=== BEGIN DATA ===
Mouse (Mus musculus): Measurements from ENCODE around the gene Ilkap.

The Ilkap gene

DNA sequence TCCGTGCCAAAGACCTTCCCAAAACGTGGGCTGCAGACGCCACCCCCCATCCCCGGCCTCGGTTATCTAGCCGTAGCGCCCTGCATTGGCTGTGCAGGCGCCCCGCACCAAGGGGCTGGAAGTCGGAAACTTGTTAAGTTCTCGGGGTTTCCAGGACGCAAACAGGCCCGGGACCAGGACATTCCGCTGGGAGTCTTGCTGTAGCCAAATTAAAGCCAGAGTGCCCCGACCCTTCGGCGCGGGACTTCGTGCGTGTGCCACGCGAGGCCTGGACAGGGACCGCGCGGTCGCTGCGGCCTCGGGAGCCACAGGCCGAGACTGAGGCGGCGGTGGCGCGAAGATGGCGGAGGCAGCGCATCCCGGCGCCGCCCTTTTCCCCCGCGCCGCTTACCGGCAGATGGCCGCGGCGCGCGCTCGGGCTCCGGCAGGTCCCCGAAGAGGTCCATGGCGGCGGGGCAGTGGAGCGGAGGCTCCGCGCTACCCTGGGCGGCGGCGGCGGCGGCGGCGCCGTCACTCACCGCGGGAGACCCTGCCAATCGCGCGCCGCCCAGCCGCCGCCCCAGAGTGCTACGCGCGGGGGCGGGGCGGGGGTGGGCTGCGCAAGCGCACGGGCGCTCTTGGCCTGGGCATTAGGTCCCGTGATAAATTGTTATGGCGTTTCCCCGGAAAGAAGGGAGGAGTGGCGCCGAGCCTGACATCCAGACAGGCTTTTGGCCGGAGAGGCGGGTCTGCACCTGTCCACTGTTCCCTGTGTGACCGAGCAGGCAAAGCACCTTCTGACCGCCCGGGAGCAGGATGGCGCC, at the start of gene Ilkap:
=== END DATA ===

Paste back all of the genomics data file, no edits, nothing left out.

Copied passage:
Mouse (Mus musculus): Measurements from ENCODE around the gene Ilkap.

The Ilkap gene

DNA sequence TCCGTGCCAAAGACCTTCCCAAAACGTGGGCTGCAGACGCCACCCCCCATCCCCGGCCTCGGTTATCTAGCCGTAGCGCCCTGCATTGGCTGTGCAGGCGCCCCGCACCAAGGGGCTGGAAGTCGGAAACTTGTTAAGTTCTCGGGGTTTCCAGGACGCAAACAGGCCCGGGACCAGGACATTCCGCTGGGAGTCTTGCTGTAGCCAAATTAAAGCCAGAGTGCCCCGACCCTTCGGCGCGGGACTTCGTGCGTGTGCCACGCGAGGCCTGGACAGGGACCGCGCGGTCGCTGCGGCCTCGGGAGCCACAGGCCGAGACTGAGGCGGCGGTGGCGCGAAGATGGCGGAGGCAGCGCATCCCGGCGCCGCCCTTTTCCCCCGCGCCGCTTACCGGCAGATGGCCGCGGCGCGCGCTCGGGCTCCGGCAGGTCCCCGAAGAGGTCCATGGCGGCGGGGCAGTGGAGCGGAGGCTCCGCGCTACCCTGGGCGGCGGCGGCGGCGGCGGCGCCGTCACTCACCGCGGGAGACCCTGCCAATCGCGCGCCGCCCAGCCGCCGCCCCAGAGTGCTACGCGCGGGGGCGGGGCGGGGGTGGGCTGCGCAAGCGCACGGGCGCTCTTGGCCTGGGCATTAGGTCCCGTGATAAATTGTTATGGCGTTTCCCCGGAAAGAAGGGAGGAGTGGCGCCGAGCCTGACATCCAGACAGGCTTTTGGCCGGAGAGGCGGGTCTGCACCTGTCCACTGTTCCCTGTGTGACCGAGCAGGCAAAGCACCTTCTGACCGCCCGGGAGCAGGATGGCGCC, at the start of gene Ilkap: